The $30B+ Open Source Software Paradox


It’s no news that over the last 10-15 years, particularly noticeable in the last 5 years, the enterprise software industry has gradually transformed from complex, expensive, closed-source (proprietary) software stacks to extensible/configurable, low-cost, open source software (subscription).

This sea change in software innovation has manifested and been driven in a few interesting ways, of note:

  1. Rapid pace of innovation: Software developed in the open with a high-touch collaborative model means the pace of innovation is inordinately greater than proprietary models due to immediate and rapid feedback from users thanks to reduced friction in the traditional feedback loop (Closed-Source Software = push code to private repo > expensive, slow feedback from small group of users > improve > repeat … OSS = push code to public repo > free, immediate feedback from anyone globally > constantly improve > repeat)

  2. Free / highly-reduced TCO: Because OSS is free to use and innovation rates are dramatically higher, users have great incentives to at least try out the OSS alternatives to their proprietary tools. More often than not, they decide to move in an OSS direction because their license costs are eliminated by doing so. There are hidden costs with OSS to be sure, but even with the operational overhead and implementation curve, the TCO is much lower and the quality arguably higher = net positive win for the user/organization.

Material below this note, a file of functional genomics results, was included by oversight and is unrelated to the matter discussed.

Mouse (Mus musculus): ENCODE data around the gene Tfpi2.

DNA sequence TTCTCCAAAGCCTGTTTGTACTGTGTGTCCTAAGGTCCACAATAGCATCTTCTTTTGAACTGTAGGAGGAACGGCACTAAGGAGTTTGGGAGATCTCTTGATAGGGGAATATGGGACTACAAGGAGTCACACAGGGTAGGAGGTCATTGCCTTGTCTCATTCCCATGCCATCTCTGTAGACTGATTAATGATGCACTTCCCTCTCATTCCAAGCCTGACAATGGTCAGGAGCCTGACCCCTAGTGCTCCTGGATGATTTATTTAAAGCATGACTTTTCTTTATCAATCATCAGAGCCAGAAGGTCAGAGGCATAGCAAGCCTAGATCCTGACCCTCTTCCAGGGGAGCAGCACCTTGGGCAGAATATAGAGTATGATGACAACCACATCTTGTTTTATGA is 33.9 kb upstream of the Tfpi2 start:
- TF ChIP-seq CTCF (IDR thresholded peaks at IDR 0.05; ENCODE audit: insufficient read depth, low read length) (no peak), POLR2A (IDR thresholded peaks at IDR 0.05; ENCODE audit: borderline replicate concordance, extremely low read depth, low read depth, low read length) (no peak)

3. Backing: a recent post by VC John Vrionis from Lightspeed Venture Partners (early investors in OSS successes Docker, Nicira, CloudBees, Datastax, MuleSoft and others) noted that over the past 5 years, the amount of money invested in commercial OSS businesses has jumped up by a factor of 10 as compared to the previous 5 years. This signals that many commercial OSS businesses are getting funded to grow into large emerging category leaders, which means more stable offerings and support services are being brought to enterprises, making OSS broadly viable to customers, replacing proprietary incumbents.

I could go on and on about the virtues of OSS. I am a huge believer. However, this post is entitled “The $30B+ OSS Paradox” for a reason…

Based on what I have observed broadly across a variety of perspectives, there seems to be a widely held view that OSS is not necessarily the best way to commercially introduce new and innovative technology in a rapidly evolving space (enterprise technology). As an example, many entrepreneurs have recently (during this industry transformation) preferred to build closed-source software companies since they believe holding onto proprietary IP, patents and other crown jewels will give them an unfair advantage and a degree of defensibility against their competition.

In my opinion, OSS has created more value for end users and organizations than all proprietary software ever written; the big problem (enter the paradox) is that OSS businesses conversely capture a tiny fraction of that value! On this note, I would encourage readers to check out the excellent business book “Zero to One” by Peter Thiel which elaborates on this concept of creating vs. capturing value and the many deep subtleties therein.